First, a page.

Tuesday, February 24, 2015

Review - Dragon Blade

Warning: This entire post is a spoiler.

This is a story about Jackie Chan leading his band of blue-armband-wearing brothers in an attempt to establish the first United Nations (Asia). This ancient UN serves to protect international trade lines and prevent western superpowers from establishing trade monopolies.

As expected, the 36 Asian nations are at loggerheads with each other at the start and the United Nations (Asia) had plenty of teething problems, but this is nothing a bit of western foreign aid cannot solve. (Of course the foreign aid comes in the form of technology and expertise from good Europeans who desire nothing from the Asians other than food, water and a cultural exchange event.)

In the end, world peace is established when all the Asian countries unite to throw out the greedy white colonialist from Asia, with the help of the good Europeans who are willing to follow a Chinese leader (who can speak all 36 languages and English although he had never met a westerner before). They live happily ever after in a city with 36 different flags flying from its wall (excluding Korea because they helped the bad westerners).

My only question is this... If this civilization is so ideal, why does the movie ends with this city in ruins?

It's basically the Chinese answer to The Battle of Five Armies, eagles and all (I'm not kidding). Asians are good only when united, and Westerners are good only when divided.

Bechdel Test: Failed - Jackie Chan shows are all about Jackie Chan.

No. of films seen this year with:
     White man saving the world - 3
     Non-white/male protagonist - 5

Monday, February 23, 2015

Retro Review - The Help


A movie with a non-white, non-male protagonist!

But as expected of all such movies, it's kinda about slavery.

This movie follows the stories of two female house servants "of colour" (Viola Davis and Octavia Spencer) as they serve white families and help them raise their children in racist Mississippi. Emma Stone plays a young journalist who tries to give them a voice in a time that they are given none by recording their stories for publishing.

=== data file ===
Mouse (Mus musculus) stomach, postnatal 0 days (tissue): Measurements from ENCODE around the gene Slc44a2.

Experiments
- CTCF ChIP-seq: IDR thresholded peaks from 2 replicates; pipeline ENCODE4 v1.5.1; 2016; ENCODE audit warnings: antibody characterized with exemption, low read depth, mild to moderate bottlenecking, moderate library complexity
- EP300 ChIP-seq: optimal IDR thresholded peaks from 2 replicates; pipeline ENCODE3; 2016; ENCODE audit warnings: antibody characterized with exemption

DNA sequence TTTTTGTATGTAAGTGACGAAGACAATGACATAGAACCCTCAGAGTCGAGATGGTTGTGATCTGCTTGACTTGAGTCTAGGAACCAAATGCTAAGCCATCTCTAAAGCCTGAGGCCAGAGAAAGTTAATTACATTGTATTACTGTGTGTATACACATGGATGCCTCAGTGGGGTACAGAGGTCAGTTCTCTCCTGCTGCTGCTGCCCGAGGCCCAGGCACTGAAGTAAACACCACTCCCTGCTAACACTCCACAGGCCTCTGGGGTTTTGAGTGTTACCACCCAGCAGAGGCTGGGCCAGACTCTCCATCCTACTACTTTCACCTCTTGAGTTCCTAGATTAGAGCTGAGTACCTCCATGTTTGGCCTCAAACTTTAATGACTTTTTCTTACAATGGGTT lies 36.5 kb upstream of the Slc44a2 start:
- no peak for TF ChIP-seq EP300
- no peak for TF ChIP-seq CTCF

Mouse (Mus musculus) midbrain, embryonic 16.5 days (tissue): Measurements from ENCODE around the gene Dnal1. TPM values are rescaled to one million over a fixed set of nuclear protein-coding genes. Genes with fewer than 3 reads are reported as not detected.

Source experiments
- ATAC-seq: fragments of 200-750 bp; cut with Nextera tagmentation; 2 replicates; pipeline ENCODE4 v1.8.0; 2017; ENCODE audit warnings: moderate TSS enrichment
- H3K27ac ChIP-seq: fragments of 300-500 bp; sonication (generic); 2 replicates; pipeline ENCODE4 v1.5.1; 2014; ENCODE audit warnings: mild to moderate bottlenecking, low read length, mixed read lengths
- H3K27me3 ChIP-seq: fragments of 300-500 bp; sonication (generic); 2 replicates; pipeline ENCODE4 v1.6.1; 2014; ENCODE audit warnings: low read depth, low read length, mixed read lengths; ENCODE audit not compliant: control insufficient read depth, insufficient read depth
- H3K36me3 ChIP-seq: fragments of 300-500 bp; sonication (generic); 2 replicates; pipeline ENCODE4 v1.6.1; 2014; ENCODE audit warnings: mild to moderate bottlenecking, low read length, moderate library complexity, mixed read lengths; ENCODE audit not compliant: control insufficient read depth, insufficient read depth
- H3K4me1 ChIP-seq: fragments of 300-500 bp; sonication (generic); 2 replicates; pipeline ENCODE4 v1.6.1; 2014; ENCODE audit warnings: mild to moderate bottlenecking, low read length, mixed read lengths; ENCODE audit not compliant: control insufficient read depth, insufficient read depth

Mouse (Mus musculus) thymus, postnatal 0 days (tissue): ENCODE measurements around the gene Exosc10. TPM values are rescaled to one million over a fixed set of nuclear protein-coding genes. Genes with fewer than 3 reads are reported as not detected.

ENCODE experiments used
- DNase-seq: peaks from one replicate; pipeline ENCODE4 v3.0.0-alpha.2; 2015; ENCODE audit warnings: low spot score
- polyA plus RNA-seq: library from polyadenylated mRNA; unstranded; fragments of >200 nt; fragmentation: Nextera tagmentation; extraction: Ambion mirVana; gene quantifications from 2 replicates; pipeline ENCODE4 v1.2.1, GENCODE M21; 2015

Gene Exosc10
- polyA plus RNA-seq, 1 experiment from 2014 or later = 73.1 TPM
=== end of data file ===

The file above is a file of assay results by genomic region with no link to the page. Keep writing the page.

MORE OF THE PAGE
Thing are so bad for the blacks that I'm not sure if the white antagonist characters are stereotypically portrayed, or if it was a horrifying reflection of society at the time.

I've seen so few of such movies that I cannot give much of a critique, but I'm left with one terrifying thought and question:

A generation ago, the oppression of the blacks was so complete that people did not think it strange. In fact, the ones on top in society did not even notice they were being absolute racist. Everything they knew, and all that society told them, was that they were in the right.

My question is thus: What are the groups our generation discriminates against without us even realising?

Watch this movie and search your soul.

Bechdel Test: Passed. The male characters in this movie hardly even talk to each other.

No. of films seen this year with:
     White man saving the world - 3
     Non-white/male protagonist - 4 (This counts as 2!)

Monday, February 16, 2015

Review - Kingsman

Colin Firth plays a secret service agent in an organization called Kingsman. After the demise of a fellow agent, he helps in the selection of a replacement, while investigating the death and inadvertently saving the world. All this is carried out in the most suave and sophisticated manner characteristic of the James Bond (pre-Daniel Craig) British spy archetype.

- Spoilers ahead - 

It is an age of sequels: Transformers 4, The Hobbit 3, the rebooted Spider-man 2… and soon Avengers 2, The Hunger Games 3 (part 2), Fast and the Furious 7 (oh have mercy)...

Thus to see something a bit more original, something that dares to break the mould, even if it is a reinvention of something that is considered old-fashioned, is refreshing.

In other words, I really enjoyed the Kingsman movie.

Colin Firth does a ridiculously good job as the respected agent Galahad. Although a gentleman going about his day in a formal suit looks almost archaic in modern times, Colin Firth proves that the one thing the world needs now could possibly be such good, albeit kickass, gentlemen.

The action sequences are gruesomely violent, but played more for laughs than cringes. The plot is a bit over the top, no surprise for a spy movie, but the story manages to stay relatable through the proper character development of the new agent designate.

The only issue I have with this movie is how it puts the British gentleman on a pedestal above all the other characters, even if they may say otherwise in the film. The only black character is a villain, as is the only disabled character. All politicians other than the British are corroborators with the criminal mastermind, and all females in this story are damsels in distress, even the other agent designate. The only good men are thus British gentlemen.

Kingsman is a thoroughly entertaining movie that you can enjoy for as long as you do not think too much about it.

Classic James Bond, with all its glory and flaws, for the 21st century.

Bechdel Test: Passed - I can't believe it passed. This movie had 3 pretty kick-ass women, but all of them were damsels in distress who needed saving by the hero. This movie only passed this test because the hero told one girl to call his mom to warn her about the end of the world. This case probably highlights the limitation of the Bechdel Test.